In my personal experience, an activity you do for the sheer joy of doing it, without an end goal, significantly contributes to holistic well-being because your brain is going about it without the stress of an outcome. You do badly at your job, you will lose your job. But in this case, at worst, the music will turn out bad, and no one will listen to it.

Music and writing are my constants. I started with the violin and went on to learn western classical piano, the cello and the guitar. Since I travel a lot, I can compose music, mix when I am in flight or while sitting in a hotel. It allows me to break up my hobbies into smaller chunks of time.

I also tend to pick up a new hobby every six months or so. At this point, they are urban terrace gardening, growing my own food and cooking.

I have made sure my office environment also allows for creative pursuits. There is a guitar lying around. If I am unable to solve an engineering problem, I take a break, play some music and often find that I am able to clear up my mind in a way that helps me see the problem in a different light.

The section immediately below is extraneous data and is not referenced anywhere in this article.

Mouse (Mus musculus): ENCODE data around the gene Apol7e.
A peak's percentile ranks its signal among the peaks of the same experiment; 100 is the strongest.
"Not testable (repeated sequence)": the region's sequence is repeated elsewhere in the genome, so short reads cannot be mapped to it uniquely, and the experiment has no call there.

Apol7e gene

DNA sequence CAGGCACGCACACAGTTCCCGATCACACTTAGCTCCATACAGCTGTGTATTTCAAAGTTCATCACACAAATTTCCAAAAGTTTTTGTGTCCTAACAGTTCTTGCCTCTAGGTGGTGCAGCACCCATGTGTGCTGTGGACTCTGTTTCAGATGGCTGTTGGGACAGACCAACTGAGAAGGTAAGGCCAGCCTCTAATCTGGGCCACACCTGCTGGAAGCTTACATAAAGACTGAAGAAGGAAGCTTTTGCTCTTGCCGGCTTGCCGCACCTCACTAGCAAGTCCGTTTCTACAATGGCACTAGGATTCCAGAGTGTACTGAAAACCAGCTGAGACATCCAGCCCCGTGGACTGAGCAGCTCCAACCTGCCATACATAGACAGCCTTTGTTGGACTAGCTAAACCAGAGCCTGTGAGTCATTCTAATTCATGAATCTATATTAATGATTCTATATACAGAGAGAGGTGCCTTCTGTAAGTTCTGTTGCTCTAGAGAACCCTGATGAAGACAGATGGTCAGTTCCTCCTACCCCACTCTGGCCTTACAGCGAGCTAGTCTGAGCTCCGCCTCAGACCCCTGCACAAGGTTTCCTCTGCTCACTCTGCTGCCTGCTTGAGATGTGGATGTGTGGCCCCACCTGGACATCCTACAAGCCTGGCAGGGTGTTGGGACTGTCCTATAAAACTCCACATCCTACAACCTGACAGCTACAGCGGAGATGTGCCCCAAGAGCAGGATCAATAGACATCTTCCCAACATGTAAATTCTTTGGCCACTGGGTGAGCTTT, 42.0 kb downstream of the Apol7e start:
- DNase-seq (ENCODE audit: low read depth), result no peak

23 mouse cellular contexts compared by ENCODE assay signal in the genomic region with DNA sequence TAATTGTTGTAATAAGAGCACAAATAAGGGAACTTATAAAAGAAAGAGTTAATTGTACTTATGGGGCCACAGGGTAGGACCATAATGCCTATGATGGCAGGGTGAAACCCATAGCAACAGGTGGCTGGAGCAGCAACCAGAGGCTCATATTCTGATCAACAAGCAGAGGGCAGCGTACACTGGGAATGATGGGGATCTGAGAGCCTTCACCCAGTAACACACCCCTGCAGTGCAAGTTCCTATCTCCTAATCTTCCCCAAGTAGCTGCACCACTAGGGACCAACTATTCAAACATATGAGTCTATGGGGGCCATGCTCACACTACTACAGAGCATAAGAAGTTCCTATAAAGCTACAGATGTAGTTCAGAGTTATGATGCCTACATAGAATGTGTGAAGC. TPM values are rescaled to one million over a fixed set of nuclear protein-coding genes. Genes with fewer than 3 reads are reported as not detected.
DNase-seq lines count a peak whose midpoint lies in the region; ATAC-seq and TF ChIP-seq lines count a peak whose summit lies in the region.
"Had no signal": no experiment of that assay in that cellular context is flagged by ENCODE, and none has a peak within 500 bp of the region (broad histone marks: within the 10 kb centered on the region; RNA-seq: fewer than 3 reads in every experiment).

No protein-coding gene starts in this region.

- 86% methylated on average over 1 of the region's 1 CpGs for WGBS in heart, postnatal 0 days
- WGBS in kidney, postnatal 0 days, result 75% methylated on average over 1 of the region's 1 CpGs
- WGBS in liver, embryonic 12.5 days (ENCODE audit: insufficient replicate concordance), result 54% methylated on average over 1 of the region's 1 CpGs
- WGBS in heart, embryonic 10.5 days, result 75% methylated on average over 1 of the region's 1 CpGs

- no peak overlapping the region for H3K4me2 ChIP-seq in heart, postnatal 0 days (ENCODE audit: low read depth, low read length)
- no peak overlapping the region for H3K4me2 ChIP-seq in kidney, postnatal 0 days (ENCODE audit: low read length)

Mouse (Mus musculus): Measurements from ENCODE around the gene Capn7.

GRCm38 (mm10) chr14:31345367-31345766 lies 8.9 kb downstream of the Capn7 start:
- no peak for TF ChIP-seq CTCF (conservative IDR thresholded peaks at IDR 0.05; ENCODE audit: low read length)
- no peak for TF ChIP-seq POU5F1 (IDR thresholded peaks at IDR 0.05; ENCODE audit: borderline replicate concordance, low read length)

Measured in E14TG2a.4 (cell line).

Just keeping it in the office has motivated some team members to pick it up during breaks and go learn it seriously. Sometimes it’s not just your passions, even the environment around you can inspire you to pick up hobbies, and that has a positive impact on your overall well-being.

Everyone needs to make sure that they don’t let their creative side go once they reach a class 10 or 12 or an entrance exam because that’s your ticket to keeping yourself relevant in a world that’s being disrupted on a daily basis.

—As told to Monali Sarkar